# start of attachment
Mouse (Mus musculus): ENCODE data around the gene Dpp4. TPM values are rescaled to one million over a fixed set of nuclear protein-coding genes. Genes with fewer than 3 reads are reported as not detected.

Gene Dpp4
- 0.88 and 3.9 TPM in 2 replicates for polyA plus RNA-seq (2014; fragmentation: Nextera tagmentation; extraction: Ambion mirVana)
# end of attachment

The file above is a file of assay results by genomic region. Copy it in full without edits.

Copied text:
Mouse (Mus musculus): ENCODE data around the gene Dpp4. TPM values are rescaled to one million over a fixed set of nuclear protein-coding genes. Genes with fewer than 3 reads are reported as not detected.

Gene Dpp4
- 0.88 and 3.9 TPM in 2 replicates for polyA plus RNA-seq (2014; fragmentation: Nextera tagmentation; extraction: Ambion mirVana)